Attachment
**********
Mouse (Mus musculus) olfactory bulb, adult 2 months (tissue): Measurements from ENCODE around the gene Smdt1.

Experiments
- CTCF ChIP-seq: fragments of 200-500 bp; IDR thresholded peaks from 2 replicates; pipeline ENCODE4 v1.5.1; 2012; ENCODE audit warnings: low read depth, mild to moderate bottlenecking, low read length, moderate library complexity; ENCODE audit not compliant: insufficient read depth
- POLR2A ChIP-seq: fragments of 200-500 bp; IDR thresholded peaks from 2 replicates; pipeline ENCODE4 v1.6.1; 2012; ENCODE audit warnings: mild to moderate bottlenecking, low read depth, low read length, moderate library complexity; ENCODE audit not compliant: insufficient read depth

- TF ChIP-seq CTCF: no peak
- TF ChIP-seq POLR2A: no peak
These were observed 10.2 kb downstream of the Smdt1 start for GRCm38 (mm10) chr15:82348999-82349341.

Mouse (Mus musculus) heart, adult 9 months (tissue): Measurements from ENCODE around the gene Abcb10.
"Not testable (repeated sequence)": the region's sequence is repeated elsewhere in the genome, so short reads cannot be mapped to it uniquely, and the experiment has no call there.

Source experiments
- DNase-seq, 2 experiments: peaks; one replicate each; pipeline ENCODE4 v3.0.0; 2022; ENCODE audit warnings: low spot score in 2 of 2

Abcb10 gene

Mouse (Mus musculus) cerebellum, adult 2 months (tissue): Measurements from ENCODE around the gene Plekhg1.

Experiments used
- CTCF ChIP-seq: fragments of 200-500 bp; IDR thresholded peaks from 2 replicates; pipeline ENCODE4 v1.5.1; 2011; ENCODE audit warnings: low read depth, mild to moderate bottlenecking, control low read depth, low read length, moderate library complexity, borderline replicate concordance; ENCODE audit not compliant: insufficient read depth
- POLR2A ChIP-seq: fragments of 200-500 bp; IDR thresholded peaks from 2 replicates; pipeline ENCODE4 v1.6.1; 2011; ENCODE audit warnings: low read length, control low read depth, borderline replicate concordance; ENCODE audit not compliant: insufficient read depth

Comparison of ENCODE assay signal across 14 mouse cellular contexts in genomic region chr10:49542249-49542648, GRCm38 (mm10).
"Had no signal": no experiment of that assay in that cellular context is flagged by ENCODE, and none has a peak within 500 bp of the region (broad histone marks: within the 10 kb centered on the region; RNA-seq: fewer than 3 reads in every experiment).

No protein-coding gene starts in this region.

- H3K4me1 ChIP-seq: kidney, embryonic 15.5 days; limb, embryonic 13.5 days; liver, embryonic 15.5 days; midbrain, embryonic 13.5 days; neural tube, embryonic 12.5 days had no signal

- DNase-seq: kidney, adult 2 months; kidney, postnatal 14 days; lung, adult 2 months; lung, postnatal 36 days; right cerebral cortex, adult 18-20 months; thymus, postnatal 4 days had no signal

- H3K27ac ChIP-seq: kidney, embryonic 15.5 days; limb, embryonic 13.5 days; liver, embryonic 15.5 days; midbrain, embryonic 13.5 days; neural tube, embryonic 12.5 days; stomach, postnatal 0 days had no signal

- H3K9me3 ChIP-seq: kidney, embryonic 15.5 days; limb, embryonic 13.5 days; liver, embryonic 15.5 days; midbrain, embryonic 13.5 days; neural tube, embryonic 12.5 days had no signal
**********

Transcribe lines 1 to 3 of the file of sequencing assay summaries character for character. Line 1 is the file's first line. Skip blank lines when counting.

Mouse (Mus musculus) olfactory bulb, adult 2 months (tissue): Measurements from ENCODE around the gene Smdt1.

Experiments
- CTCF ChIP-seq: fragments of 200-500 bp; IDR thresholded peaks from 2 replicates; pipeline ENCODE4 v1.5.1; 2012; ENCODE audit warnings: low read depth, mild to moderate bottlenecking, low read length, moderate library complexity; ENCODE audit not compliant: insufficient read depth